Monday, March 30, 2015

The Whoppers are leaving, Back to Aransas National Wildlife Refuge

On close inspection the above image, Renitas, represents fifty whooping cranes in a flock and heading north.

Our winter visit here in Texas is drawing to a close and hitch itch has started to drive us crazy. Still we have a few more days which gives us time to get the rig ready. time to wish our friends safe travels, and time for a little more birding.
So Pam and Roy joined us for a trip back to Aransas National Wildlife Refuge and, somewhat surprised, we found that only two of the three hundred and eight whooping cranes have left! Making our usual stops we also found out that Jones Lake has water in it! The heavy rains have flooded quite a bit of the grass area and there were even a few ducks taking advantage of the area.
At the Towers we found two of the four whoopers were still putting on a display. Unfortunately a couple of birders tried to get closer and caused them to move to a more secluded site. It never fails to amaze me at how often the birding community seems to think nothing of disturbing the magnificent birds. Enjoy but do not disturb!
Stopping for lunch we walked down several trails but also discovered that the mosquito's are really healthy and really hungry. Guess that's just how it is in a salt marsh. Walking down Heron Flats trail the alligators have moved back into the flooded areas. The trail itself is still closed, part way down, as the refuge workers have yet to replace the boardwalk across a now flooded low spot.
One of the refuge volunteers had spotted a purple gallinue but when we attempted to hike to the spot the mosquito's quickly drove us back to the truck.
Its always a nice day there, but as we returned back to the RV park we found ourselves thinking of all the things we need to do. Wednesday is approaching and then its off to Louisiana for a month of family, friends, and oh the food! Clear skies

Wednesday, March 25, 2015

Fishing the North Jetty, March 2015

Roy and I hadn’t yet fished the North Jetty this winter, and so we headed out on a foggy day to remedy the situation. First time Jetty fisherman, Bill and Ed, joined us and we all hoped to catch some fish for the table.
Our target for the day was the snowbirds favorite, sheephead, along with maybe a keeper red or two and perhaps a black drum to fill out the stringer. Driving from Fulton, we encountered some serious fog and we barely made the seven am Jetty Boat.
Carefully stepping from the boat to the North Jetty dock, it didn’t take Roy and Ed long to catch a couple of keeper sheephead. Bill and I also caught several fish but they were all undersized and safely released back into the channel.
Spreading out we kept searching for larger fish and I even worked my way out to the Tombstone Rock, but the fish remained small. Roy meanwhile had switched sides of the Jetty, hoping to pick up a red in the gulf.
I joined him but it was all to no avail as the fish simply weren’t there. At nine am another jetty boat arrived with more fisherman who took their place and also begin to catch small fish. It is always fun to catch any size fish but the visions of fresh fish for dinner faded as the sheephead remained small.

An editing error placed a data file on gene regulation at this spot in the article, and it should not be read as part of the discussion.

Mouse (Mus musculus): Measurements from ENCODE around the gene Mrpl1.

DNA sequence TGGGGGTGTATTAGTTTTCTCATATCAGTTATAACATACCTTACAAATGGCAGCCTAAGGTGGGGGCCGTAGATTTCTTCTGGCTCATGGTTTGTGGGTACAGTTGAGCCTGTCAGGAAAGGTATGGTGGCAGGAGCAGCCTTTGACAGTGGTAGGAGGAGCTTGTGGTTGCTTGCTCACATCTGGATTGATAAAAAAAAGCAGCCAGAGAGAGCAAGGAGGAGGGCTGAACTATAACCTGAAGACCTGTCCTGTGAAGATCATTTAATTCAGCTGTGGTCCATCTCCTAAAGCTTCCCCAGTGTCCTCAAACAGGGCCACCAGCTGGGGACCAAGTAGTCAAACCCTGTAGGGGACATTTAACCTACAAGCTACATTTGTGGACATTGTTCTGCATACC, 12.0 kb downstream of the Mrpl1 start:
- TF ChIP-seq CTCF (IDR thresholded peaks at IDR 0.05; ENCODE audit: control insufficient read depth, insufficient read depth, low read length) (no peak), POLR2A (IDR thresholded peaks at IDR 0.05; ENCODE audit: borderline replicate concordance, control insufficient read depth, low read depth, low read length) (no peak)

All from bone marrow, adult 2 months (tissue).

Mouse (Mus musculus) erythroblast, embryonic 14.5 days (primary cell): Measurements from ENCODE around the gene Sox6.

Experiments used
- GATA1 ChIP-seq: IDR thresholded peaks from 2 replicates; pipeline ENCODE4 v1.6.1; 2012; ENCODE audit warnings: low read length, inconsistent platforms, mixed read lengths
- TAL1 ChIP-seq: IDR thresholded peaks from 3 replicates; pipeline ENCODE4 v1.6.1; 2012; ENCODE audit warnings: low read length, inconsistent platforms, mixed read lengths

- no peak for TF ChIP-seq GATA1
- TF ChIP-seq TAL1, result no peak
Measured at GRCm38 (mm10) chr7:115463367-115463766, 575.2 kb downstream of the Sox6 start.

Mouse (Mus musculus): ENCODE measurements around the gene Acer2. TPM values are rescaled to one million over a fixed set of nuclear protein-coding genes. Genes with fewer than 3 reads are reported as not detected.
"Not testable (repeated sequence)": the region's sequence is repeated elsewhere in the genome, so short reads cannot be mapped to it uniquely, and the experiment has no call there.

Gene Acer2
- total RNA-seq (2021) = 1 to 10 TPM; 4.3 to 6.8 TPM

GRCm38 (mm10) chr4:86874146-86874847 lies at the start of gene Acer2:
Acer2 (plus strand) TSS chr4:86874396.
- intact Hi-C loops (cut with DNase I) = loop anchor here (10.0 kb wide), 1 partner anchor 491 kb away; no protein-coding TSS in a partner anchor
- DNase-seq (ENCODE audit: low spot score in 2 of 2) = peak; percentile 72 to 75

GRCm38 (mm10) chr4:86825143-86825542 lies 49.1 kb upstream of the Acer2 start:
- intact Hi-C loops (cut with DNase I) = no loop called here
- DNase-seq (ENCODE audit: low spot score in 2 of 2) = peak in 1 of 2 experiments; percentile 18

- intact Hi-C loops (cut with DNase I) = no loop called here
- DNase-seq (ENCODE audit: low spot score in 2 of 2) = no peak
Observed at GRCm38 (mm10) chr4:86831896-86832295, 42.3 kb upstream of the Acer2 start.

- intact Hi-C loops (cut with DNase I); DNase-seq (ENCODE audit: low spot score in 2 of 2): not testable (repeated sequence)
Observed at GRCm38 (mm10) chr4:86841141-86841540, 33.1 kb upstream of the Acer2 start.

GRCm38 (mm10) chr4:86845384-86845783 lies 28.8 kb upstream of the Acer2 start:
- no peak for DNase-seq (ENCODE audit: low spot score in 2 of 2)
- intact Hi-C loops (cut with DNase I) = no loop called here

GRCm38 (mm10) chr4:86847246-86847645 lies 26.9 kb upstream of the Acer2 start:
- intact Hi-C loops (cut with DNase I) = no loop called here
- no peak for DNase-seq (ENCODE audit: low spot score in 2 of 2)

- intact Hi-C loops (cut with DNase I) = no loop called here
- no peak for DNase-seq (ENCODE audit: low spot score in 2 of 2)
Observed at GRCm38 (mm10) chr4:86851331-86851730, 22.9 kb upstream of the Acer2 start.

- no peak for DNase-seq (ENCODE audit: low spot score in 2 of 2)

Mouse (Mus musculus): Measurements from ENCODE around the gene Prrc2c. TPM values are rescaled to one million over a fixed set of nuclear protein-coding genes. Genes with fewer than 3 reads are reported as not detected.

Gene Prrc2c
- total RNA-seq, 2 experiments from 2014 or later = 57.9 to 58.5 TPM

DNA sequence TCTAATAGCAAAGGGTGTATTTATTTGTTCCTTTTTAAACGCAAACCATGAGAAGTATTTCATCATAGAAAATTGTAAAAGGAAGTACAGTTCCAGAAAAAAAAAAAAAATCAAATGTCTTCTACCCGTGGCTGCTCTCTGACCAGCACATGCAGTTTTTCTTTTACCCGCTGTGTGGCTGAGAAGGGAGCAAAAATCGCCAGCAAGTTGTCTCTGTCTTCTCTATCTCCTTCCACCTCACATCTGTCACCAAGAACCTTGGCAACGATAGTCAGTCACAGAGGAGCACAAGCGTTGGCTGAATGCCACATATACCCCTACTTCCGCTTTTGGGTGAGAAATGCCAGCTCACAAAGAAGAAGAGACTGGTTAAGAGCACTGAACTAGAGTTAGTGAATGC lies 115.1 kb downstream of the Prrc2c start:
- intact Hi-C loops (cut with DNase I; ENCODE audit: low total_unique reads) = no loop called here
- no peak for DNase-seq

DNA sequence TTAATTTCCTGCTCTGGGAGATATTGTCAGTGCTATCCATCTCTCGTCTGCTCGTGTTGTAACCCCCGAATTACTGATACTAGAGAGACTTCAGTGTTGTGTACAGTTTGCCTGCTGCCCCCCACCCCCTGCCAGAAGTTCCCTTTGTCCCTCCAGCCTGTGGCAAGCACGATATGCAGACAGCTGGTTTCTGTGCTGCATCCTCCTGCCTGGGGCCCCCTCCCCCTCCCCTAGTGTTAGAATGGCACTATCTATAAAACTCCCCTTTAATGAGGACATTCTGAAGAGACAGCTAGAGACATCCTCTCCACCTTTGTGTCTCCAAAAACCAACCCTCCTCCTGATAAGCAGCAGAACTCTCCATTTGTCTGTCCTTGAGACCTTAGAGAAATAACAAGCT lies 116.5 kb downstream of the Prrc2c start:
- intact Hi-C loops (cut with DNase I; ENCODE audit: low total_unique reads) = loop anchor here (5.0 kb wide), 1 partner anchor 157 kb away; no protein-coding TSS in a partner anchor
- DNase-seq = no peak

Later we learned that the fish caught at the Fina dock, one of the heaviest fished spots in the Aransas Channel had also only produced small fish. Still we all like cornbread so as returned back to the RV Park we talked of days past fishing the North Jetty. Maybe next year will bring larger fish, after all a fisherman is always an optimist! Clear skies.

Thursday, March 19, 2015

Spring Break Senior Style, at Padre Island National Seashore

The weather has finally warmed and we finally had a break from the much needed rains. The Happy hour group here at our rv park decided to return to the National Seashore for a picnic and another attempt at fishing. Not sure if we could go, we got the call from the repair shop that our truck was fixed and we could join the group, (we had a bearings wear out in the drive train).
Soon after we arrived a whiting was caught and then another, (whiting are kind of like fresh water perch). Soon Renita and I were busy with our new poles and we both added more fish to our ice chest. Our new poles are fourteen feet long and telescope to less then a yard!
Our friend John bought two just like ours and before too long he had also started a stringer. The water had warmed since last month and everyone was catching fish! While we fished others took off for the mandatory shell hunt along the beach and of course Joyce found a beautiful shell.
Lunch time arrived, the grill was lit, and the hot dogs and bratwurst were soon done. The non-fisher persons set up a picnic buffet and Renita and I took turns watching the poles and eating our fill. The bite remained steady as the waves increased in size.
Just before the tide went slack, Bill had a hit and set the hook on a large fish. Soon everyone stopped whatever they were doing and gathered round him as we all gave him lots of encouragement and advise, (which he didn't need).
The fight wore on and still we couldn't see what it was. As it neared shore it seemed to lay down on the bottom, just as a stingray would do, and sure enough that's what it was a huge stingray! Trying to net it it quickly became apparent that my net was way to small for the huge fish.
As Bill worked the fish ashore I guided it with the net and it basically beached itself. After numerous images were snapped, we immobilized  the large stinger and safely removed the hooks. Turning the fish around, they are related to sharks, it gathered strength before it swam back into the Gulf waters.
We estimated the stingray as weighing at least fifty pounds and it was the largest fish that Bill had ever caught! It capped the day off and as it was time to go we wound in our poles for the trip back home. A perfect day of sunshine, sand, a beach barbecue, and fishing with friends! Clear skies.

Thursday, March 12, 2015

The Whoopers are Getting Antsy: March in Lamar

The juvenile waded and grabbed a frog. First it pinned it in its beak and then it shook the frog, stunning it before swallowing it whole. It was the first time we have seen a feeding whooper so close and we could actually see the frogs being eaten as it waded the flooded field and ate two more.
Meanwhile two juvenile males were chasing each other, displaying their strong wings to a female, ready to pick a lifelong mate. There have been nine juveniles that have frequented the area here and some are definetly ready to settle down in adulthood.